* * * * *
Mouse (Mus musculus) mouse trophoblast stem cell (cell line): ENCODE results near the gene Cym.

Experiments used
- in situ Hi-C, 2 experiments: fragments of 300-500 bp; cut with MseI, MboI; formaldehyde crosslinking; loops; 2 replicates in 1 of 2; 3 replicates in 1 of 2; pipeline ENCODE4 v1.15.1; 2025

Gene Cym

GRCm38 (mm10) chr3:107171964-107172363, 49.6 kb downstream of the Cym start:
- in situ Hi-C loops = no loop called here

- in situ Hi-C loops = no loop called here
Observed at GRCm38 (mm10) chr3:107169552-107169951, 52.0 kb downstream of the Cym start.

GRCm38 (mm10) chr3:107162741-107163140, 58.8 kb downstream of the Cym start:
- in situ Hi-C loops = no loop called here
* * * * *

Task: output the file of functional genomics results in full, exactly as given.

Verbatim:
Mouse (Mus musculus) mouse trophoblast stem cell (cell line): ENCODE results near the gene Cym.

Experiments used
- in situ Hi-C, 2 experiments: fragments of 300-500 bp; cut with MseI, MboI; formaldehyde crosslinking; loops; 2 replicates in 1 of 2; 3 replicates in 1 of 2; pipeline ENCODE4 v1.15.1; 2025

Gene Cym

GRCm38 (mm10) chr3:107171964-107172363, 49.6 kb downstream of the Cym start:
- in situ Hi-C loops = no loop called here

- in situ Hi-C loops = no loop called here
Observed at GRCm38 (mm10) chr3:107169552-107169951, 52.0 kb downstream of the Cym start.

GRCm38 (mm10) chr3:107162741-107163140, 58.8 kb downstream of the Cym start:
- in situ Hi-C loops = no loop called here